Shot of a young woman driving a forklift

What are the Hidden Costs of Workplace Accidents?

More than 400,000 small and medium-sized businesses in Australia have supply chain and logistics functions. In these industries, it’s natural to have a lot of movements and hence, a higher probability for accidents compared to typical corporate offices.

As of 29 November, there have been 115 Australians killed at work in 2018 (source: Safe Work Australia) and 37 of that (around one-third of 115 fatalities) happened in the transport, postal and warehousing industry. It tops the list in worker fatalities when it comes to industry type. The other fatalities happened in the following industries:

  • Agriculture, forestry and fishing (32)
  • Construction (20)
  • Manufacturing (9)
  • Mining (5)

These industries (including the transport, postal and warehousing mentioned above) have the highest number of worker fatalities. Notice that these industries require facilitating a lot of movements, working at heights and operating machinery. For instance, in 2016, there are 76 worker fatalities due to vehicle collision. The other following incidents relate to falls from a height (25 fatalities), being hit by moving objects (17), being hit by falling objects (17) and being trapped by moving machinery (8 fatalities).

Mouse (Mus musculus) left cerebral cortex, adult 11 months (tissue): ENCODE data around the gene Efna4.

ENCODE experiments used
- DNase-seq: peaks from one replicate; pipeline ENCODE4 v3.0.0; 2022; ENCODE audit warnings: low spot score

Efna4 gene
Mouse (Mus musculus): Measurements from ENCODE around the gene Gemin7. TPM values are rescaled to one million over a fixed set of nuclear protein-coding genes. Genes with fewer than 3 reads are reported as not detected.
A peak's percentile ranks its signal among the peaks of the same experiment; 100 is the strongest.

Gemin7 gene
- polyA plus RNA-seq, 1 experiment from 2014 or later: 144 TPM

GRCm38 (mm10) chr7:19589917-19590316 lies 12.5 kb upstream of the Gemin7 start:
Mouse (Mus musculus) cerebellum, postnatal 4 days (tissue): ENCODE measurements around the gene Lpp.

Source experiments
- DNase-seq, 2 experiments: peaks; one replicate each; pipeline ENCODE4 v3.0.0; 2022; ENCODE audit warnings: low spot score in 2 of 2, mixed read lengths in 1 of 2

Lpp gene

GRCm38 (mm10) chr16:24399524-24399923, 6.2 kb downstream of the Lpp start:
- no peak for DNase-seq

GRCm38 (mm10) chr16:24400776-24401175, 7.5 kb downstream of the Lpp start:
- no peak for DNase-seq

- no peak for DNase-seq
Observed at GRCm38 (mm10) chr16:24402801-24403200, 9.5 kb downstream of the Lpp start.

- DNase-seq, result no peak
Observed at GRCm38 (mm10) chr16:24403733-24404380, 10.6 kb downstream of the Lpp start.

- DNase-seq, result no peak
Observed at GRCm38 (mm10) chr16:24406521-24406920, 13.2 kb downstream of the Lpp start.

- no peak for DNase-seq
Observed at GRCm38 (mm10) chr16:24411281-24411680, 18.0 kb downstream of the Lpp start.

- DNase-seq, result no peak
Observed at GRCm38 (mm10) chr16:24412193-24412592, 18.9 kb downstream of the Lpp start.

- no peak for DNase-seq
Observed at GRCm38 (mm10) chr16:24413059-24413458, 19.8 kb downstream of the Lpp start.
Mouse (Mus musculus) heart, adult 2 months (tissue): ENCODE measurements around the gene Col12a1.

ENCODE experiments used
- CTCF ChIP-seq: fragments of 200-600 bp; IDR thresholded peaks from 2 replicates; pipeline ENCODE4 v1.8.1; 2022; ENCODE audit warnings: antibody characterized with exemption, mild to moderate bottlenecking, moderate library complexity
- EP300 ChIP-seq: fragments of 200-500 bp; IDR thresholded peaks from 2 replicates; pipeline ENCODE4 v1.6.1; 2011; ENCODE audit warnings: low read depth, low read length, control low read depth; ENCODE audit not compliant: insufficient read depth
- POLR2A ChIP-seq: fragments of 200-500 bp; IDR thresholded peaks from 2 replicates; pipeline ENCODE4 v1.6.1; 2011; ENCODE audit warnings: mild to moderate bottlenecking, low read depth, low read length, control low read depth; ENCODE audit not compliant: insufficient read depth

The common trend here is that movement causes accidents. But if there’s no movement, there will be no business activity. The key here then is to facilitate (or even accelerate movement) while still ensuring safety in the workplace.

The upfront and hidden costs of workplace accidents

In 2012-13, work-related injuries cost the Australian economy $28 billion. During that same period, around $6.6 billion resulted from a fall, trips or slips of people in the workplace. Being hit by objects and hitting objects with part of the body accounted for $4.5 billion and $2.8 billion respectively. In other words, work-related injuries are costly (and more importantly result in loss of lives or physical capabilities).